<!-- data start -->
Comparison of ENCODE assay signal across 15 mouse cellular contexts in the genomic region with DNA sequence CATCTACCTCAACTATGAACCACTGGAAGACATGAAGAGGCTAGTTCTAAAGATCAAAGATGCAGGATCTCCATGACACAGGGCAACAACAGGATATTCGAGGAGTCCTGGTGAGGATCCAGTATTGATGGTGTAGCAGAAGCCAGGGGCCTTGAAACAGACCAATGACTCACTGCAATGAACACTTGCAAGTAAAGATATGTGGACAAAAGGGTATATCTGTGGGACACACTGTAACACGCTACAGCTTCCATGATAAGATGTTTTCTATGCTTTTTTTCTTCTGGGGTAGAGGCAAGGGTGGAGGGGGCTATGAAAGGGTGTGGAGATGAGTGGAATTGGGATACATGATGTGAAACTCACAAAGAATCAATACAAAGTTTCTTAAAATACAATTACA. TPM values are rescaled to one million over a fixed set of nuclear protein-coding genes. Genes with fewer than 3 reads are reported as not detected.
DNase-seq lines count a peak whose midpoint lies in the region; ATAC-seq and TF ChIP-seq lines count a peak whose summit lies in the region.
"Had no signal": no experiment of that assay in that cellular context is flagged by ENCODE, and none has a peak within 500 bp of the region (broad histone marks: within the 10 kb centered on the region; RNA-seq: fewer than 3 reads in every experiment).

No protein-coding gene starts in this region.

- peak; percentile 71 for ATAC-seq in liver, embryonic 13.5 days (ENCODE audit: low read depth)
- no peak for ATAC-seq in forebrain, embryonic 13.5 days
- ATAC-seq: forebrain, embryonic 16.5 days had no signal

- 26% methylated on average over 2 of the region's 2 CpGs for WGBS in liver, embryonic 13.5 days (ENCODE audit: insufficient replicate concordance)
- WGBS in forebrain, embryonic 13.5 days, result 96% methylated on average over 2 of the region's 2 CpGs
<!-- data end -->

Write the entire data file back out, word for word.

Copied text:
Comparison of ENCODE assay signal across 15 mouse cellular contexts in the genomic region with DNA sequence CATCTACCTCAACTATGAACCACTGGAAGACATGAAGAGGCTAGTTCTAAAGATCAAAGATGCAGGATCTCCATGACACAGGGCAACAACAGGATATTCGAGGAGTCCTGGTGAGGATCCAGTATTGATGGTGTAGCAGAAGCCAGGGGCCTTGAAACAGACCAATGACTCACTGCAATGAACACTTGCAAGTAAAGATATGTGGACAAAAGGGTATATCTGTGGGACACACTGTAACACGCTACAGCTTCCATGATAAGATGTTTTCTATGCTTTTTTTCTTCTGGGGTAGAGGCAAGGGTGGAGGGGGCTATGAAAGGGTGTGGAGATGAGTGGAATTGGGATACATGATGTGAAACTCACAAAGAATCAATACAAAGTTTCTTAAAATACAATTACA. TPM values are rescaled to one million over a fixed set of nuclear protein-coding genes. Genes with fewer than 3 reads are reported as not detected.
DNase-seq lines count a peak whose midpoint lies in the region; ATAC-seq and TF ChIP-seq lines count a peak whose summit lies in the region.
"Had no signal": no experiment of that assay in that cellular context is flagged by ENCODE, and none has a peak within 500 bp of the region (broad histone marks: within the 10 kb centered on the region; RNA-seq: fewer than 3 reads in every experiment).

No protein-coding gene starts in this region.

- peak; percentile 71 for ATAC-seq in liver, embryonic 13.5 days (ENCODE audit: low read depth)
- no peak for ATAC-seq in forebrain, embryonic 13.5 days
- ATAC-seq: forebrain, embryonic 16.5 days had no signal

- 26% methylated on average over 2 of the region's 2 CpGs for WGBS in liver, embryonic 13.5 days (ENCODE audit: insufficient replicate concordance)
- WGBS in forebrain, embryonic 13.5 days, result 96% methylated on average over 2 of the region's 2 CpGs